A surgery to remove abnormal tissue or cancer from your breast is called lumpectomy.
This procedure is also called excisional biopsy by doctors, or breast-conserving surgery or wide local excision. In this procedure, only a portion of the breast of the patient will be removed.
Normal or clean margins of breast tissue around the lump will also be removed to make sure that all abnormal tissue or cancer is removed.
Lumpectomy is also used as the first treatment for women who has early-stage breast cancer and to confirm or rule out cancer. Radiation therapy will occur after lumpectomy if cancer is found.
To remove the abnormal tissue or cancer is the main reason of lumpectomy and at the same time to preserve the appearance of your breast. It can also help in lowering the risk of recurring breast cancer.
If your doctor found in your biopsy that you have cancer, he will recommend lumpectomy. It can also be used for precancerous and noncancerous breast abnormalities.
You cannot undergo this procedure if you:
- have a history of systematic lupus erythematosus which is a chronic inflammatory disease that can worsen if you undergo radiation treatments
- have a history of scleroderma which is a disease that hardens skin and other tissues
- have had a radiation therapy in the breast area
- have two or more tumors in different areas of your breast which cannot be removed with a single wide excision
- do not have access to radiation therapy
- have small breasts but large tumor
- have cancer that spread all over your breast and overlying skin
In order to prepare for the lumpectomy, you and your doctor will discuss the benefits and risks of the procedure.
He will ask you questions, and at the same time, you can ask him questions that are not clear to you.
Tell your doctor if you are taking any medicines, vitamins and supplements for they might interfere with the surgery.
Your doctor will give you pre-surgical restrictions which include:
- do not eat and drink 8 to 12 hours before the surgery
- stop taking blood-thinning medicines a week before the surgery to reduce the risk of bleeding
- ask a family member or a close friend to be with you throughout the surgery and to take you home
- check with your insurance company if the surgical procedure is covered
Read on to learn more about what to expect before, during, and after your lumpectomy.
Your doctor will locate the abnormal tissue in your breast. Your radiologist will place a tiny marker in your breast during the biopsy if your breast abnormality was detected on a mammogram and confirmed with a biopsy.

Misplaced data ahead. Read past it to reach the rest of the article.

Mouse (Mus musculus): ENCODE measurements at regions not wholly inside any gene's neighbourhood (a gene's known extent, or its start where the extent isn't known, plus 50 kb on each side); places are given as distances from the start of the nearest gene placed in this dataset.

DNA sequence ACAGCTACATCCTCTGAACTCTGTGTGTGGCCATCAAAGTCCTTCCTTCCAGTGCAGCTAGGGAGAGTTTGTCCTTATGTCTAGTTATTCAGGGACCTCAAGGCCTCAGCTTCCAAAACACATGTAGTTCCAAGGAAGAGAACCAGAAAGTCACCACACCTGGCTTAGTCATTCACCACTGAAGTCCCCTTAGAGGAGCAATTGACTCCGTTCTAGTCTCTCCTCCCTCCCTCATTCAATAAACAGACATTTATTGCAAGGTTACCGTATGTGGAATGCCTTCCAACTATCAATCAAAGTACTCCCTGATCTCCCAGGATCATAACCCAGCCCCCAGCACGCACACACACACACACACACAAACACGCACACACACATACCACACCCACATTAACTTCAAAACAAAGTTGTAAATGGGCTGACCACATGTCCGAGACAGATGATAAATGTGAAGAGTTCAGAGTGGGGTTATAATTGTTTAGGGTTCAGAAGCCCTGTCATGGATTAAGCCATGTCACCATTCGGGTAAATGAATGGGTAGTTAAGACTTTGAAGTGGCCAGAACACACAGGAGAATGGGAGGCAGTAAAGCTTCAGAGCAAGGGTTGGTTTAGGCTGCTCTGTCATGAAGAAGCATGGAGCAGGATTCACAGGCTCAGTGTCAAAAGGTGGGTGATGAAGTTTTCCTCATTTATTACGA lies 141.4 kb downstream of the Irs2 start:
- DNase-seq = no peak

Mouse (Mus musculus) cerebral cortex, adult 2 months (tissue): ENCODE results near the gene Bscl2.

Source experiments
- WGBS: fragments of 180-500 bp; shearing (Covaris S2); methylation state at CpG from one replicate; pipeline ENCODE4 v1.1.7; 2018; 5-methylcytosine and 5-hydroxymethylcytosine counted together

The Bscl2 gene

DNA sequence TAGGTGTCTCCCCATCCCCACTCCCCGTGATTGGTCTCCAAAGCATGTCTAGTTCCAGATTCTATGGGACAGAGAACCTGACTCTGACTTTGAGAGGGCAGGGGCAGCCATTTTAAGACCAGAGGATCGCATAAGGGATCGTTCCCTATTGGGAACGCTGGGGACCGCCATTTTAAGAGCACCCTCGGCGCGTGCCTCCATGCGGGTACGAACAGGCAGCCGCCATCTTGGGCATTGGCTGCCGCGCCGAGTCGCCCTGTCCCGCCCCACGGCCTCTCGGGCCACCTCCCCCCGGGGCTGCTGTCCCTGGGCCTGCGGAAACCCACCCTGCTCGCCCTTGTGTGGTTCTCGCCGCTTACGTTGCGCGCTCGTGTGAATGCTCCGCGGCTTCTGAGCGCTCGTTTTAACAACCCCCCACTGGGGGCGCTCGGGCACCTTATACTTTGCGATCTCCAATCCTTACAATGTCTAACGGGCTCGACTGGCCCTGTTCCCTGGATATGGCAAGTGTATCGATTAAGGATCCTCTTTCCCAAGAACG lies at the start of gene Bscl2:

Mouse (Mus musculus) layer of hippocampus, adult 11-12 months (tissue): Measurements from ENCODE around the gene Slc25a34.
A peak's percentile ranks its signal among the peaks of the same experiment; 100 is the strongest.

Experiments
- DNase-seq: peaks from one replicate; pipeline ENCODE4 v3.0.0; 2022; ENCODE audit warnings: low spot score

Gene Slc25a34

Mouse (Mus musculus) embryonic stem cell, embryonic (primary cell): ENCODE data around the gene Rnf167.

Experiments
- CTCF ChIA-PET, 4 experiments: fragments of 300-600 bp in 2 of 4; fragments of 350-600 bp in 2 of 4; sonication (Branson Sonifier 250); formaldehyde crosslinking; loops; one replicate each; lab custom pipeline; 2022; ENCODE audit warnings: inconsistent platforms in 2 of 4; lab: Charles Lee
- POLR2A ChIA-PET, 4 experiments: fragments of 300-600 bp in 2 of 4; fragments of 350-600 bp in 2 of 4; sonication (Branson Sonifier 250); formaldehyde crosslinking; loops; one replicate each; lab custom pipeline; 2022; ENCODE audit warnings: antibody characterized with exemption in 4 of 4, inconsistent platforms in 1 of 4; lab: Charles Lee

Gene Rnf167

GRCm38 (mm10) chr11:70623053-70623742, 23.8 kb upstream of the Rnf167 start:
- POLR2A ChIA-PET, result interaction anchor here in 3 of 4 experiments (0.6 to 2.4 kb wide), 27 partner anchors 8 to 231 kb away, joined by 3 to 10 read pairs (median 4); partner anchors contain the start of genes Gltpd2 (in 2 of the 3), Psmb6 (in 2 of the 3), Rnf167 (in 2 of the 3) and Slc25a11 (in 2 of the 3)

A radioactive marker will be inserted in your breast before surgery and then passed down to the marker. This will be used to guide the doctor or surgeon to the area that needs to be removed.
The marker procedure might not be necessary if you have a mass or lump in your breast because the abnormal area can easily be found.
This procedure is done with a general anesthesia, meaning you are unconscious the whole time.
Removals of lymph nodes include:
Sentinel lymph node biopsy – your doctor will remove up to two nodes into sentinel nodes to be checked for cancer;
Axillary node dissection – your doctor will remove lymph nodes from your armpit on the side of the tumor. Your doctor will first inject a blue dye in the area where there is a tumor, the dye then travels to the sentinel node.
This is done so your surgeon can see the tumor. Your doctor will discuss with you further treatment such as radiation if cancer is found. But if there are no tumors found, there will be no need to remove other lymph nodes.
Your doctor will make a cut in the area of the tumor and remove it along with some of the surrounding tissue. He will then send it to the laboratory for analysis.
He will close the incisions by using stitches. You can ask your doctor if you can choose between stitches that dissolve or will be removed.
There will be a team who will monitor your breathing, pulse and blood pressure during recovery time.
You might need to stay at the hospital for up to two days if you are experiencing bleeding and if you had an axillary node excision.
Mostly sentinel node biopsy and lumpectomy is an outpatient procedure.